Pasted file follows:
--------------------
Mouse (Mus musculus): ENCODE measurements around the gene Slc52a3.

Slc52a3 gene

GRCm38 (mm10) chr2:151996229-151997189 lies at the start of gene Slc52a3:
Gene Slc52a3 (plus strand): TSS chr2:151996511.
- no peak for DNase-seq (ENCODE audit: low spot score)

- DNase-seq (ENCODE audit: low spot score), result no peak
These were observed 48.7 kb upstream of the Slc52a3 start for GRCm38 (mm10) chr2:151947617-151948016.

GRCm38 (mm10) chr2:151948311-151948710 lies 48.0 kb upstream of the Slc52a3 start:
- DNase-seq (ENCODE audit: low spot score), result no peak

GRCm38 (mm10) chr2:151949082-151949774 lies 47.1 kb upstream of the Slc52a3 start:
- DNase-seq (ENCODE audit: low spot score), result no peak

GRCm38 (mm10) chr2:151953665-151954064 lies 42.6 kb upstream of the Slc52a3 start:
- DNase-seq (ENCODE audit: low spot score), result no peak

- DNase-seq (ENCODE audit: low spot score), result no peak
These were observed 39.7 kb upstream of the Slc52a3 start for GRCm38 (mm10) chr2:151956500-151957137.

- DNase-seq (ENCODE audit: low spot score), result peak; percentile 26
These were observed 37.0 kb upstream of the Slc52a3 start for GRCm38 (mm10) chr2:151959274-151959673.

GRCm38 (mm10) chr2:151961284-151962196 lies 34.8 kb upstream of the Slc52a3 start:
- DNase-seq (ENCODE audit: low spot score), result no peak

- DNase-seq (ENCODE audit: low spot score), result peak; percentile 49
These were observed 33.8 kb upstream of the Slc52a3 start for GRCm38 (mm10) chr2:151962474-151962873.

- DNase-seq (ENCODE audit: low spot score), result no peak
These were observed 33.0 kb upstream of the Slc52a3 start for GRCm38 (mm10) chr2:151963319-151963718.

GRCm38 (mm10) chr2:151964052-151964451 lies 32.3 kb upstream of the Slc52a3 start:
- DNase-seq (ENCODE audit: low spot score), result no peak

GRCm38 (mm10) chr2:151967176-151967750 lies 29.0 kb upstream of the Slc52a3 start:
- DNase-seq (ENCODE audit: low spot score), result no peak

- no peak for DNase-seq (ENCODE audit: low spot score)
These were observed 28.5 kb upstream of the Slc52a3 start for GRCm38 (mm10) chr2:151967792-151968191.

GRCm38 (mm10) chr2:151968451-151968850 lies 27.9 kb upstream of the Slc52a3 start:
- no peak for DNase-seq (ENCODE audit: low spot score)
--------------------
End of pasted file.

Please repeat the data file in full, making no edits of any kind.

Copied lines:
Mouse (Mus musculus): ENCODE measurements around the gene Slc52a3.

Slc52a3 gene

GRCm38 (mm10) chr2:151996229-151997189 lies at the start of gene Slc52a3:
Gene Slc52a3 (plus strand): TSS chr2:151996511.
- no peak for DNase-seq (ENCODE audit: low spot score)

- DNase-seq (ENCODE audit: low spot score), result no peak
These were observed 48.7 kb upstream of the Slc52a3 start for GRCm38 (mm10) chr2:151947617-151948016.

GRCm38 (mm10) chr2:151948311-151948710 lies 48.0 kb upstream of the Slc52a3 start:
- DNase-seq (ENCODE audit: low spot score), result no peak

GRCm38 (mm10) chr2:151949082-151949774 lies 47.1 kb upstream of the Slc52a3 start:
- DNase-seq (ENCODE audit: low spot score), result no peak

GRCm38 (mm10) chr2:151953665-151954064 lies 42.6 kb upstream of the Slc52a3 start:
- DNase-seq (ENCODE audit: low spot score), result no peak

- DNase-seq (ENCODE audit: low spot score), result no peak
These were observed 39.7 kb upstream of the Slc52a3 start for GRCm38 (mm10) chr2:151956500-151957137.

- DNase-seq (ENCODE audit: low spot score), result peak; percentile 26
These were observed 37.0 kb upstream of the Slc52a3 start for GRCm38 (mm10) chr2:151959274-151959673.

GRCm38 (mm10) chr2:151961284-151962196 lies 34.8 kb upstream of the Slc52a3 start:
- DNase-seq (ENCODE audit: low spot score), result no peak

- DNase-seq (ENCODE audit: low spot score), result peak; percentile 49
These were observed 33.8 kb upstream of the Slc52a3 start for GRCm38 (mm10) chr2:151962474-151962873.

- DNase-seq (ENCODE audit: low spot score), result no peak
These were observed 33.0 kb upstream of the Slc52a3 start for GRCm38 (mm10) chr2:151963319-151963718.

GRCm38 (mm10) chr2:151964052-151964451 lies 32.3 kb upstream of the Slc52a3 start:
- DNase-seq (ENCODE audit: low spot score), result no peak

GRCm38 (mm10) chr2:151967176-151967750 lies 29.0 kb upstream of the Slc52a3 start:
- DNase-seq (ENCODE audit: low spot score), result no peak

- no peak for DNase-seq (ENCODE audit: low spot score)
These were observed 28.5 kb upstream of the Slc52a3 start for GRCm38 (mm10) chr2:151967792-151968191.

GRCm38 (mm10) chr2:151968451-151968850 lies 27.9 kb upstream of the Slc52a3 start:
- no peak for DNase-seq (ENCODE audit: low spot score)